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Reklam

Reklam: Shallow & Exploitative Film about Prostitution

  • Ghada Abdel RazekOla Rami...
  • Drama
  • Ali Ragab
written by
Yasmin Shehab
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Reklam: Shallow & Exploitative Film about Prostitution

Reklam interweaves the
stories of four women; Shadia (Abd El Razek), Dawlat (Youssef), Shokreyya (Seif
El Nasr) and Suzy (Khattab). They either come from abusive households, are in
desperate need of money or both. They lead very depressing lives in which the
guys they meet completely screw them over. Heartbroken, they all end up at the
same cabaret working for the same Madame where they slowly graduate from
dancers to prostitutes. After a while, they revolt against her because she
takes far too big a percentage of their profits. They kick her out of the
cabaret and effectively put her out of business. In retaliation, she sets up a
trap wherein she gets the police on them while they’re all in a villa servicing
a bunch of guys.

Reklam tackles domestic
violence and prostitution, two taboos that impact many women’s lives, in a way
that is both simplistic and disrespectful. It oversimplifies the issue of a
complete lack of safety net for abused women and those with economic
difficulties. It glosses over a patriarchal and misogynistic mindset that
claims that women, no matter how old they are, are subordinate to their male
family members. It acknowledges that men treat women as sex objects then goes
on to linger over their breasts and bum, dicing them up for the viewing
population.

The four characters’ reasons for going into prostitution are very
similar when this could have been an opportunity to go beyond the
women-go-into-prostitution-to-make-bank mindset. It doesn’t tackle addiction,
sex slavery or anything of the sort, glamorising the profession and portraying
it as a parade of short dresses, cleavage and reams of money. On the positive
side, the transitions between the story lines are pretty neat and Youssef is great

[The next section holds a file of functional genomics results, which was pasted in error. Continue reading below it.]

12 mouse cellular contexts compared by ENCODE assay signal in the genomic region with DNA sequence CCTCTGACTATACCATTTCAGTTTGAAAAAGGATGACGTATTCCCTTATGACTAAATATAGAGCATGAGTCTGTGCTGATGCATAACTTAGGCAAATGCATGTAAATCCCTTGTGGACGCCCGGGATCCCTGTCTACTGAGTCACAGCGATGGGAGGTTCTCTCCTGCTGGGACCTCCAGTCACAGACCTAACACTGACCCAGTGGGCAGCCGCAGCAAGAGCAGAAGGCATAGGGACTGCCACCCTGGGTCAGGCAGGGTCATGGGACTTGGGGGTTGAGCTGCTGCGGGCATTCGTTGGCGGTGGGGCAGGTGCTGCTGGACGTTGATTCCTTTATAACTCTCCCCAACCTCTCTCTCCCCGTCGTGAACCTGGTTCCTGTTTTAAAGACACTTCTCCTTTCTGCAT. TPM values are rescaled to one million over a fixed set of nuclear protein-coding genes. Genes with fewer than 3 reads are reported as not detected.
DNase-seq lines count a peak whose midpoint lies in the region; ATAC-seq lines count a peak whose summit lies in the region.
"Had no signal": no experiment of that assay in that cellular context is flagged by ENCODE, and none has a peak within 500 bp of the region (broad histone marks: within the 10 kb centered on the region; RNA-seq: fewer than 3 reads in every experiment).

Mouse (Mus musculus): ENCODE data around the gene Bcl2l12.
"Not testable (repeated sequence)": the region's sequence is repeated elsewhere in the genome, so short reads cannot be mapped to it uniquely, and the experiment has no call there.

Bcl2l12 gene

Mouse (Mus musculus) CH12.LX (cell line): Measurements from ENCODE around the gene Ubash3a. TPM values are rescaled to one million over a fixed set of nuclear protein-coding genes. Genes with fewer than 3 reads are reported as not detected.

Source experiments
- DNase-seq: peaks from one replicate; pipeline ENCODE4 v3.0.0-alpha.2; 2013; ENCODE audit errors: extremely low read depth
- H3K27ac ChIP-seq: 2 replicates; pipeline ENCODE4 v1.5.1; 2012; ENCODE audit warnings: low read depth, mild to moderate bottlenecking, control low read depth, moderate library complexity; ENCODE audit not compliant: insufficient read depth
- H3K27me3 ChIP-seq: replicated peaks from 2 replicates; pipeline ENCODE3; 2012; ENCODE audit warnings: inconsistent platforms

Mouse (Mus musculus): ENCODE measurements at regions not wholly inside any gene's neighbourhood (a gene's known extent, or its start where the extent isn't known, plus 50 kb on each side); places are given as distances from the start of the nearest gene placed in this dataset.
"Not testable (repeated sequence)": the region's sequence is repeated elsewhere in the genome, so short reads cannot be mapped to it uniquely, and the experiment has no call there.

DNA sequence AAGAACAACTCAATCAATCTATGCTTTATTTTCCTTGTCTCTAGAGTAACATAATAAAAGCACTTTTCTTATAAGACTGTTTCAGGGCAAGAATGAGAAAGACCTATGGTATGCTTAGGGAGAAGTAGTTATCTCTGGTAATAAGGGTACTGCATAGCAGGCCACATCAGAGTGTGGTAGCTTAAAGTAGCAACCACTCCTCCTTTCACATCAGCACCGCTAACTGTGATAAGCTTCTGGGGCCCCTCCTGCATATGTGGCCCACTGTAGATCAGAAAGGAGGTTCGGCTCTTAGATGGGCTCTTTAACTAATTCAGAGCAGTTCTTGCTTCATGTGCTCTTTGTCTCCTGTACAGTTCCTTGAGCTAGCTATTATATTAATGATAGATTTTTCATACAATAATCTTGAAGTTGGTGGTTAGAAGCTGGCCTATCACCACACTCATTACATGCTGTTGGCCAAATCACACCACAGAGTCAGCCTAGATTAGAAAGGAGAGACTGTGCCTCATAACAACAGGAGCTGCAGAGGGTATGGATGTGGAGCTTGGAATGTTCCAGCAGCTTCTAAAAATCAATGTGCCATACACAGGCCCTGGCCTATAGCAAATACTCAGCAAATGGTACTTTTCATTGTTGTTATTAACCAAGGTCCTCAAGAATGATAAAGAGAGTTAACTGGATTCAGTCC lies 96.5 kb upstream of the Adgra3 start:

as Dawlat. She alone manages to bring a sense of humanity to her role and come
across as more than just a shallow stereotype. While Abd El Razek is adequate,
both Khattab and Seif El Nasr are downright awful, the latter in particular who
seemed to be chosen more for her dancing skills than any discernible acting
talents.

Making a film about abused women isn’t impossible. It just requires the
filmmakers to respect the characters and for these characters to be well
rounded. They have to be presented as more than just passive victims. While the
film doesn’t really blame the women for going into prostitution, focusing on
their victimisation removes their agency and is equally detrimental. As it is, Reklam feels like caricatures of
oppressed women and the domestic violence and rape scenes feel highly
exploitative. When around a third of the women in this country have been
subject to domestic violence (according to the 2005 Egypt Demographic and
Health survey), having a film come along that eroticises their lives while
paying lip service to their rights is downright wrong.

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360 Tip

Reklam’s poster - the one with the women lined up against a brick wall - is a complete rip off of the poster for Bridesmaids. Who thought this was a good idea? It doesn’t even make sense within the film’s context.

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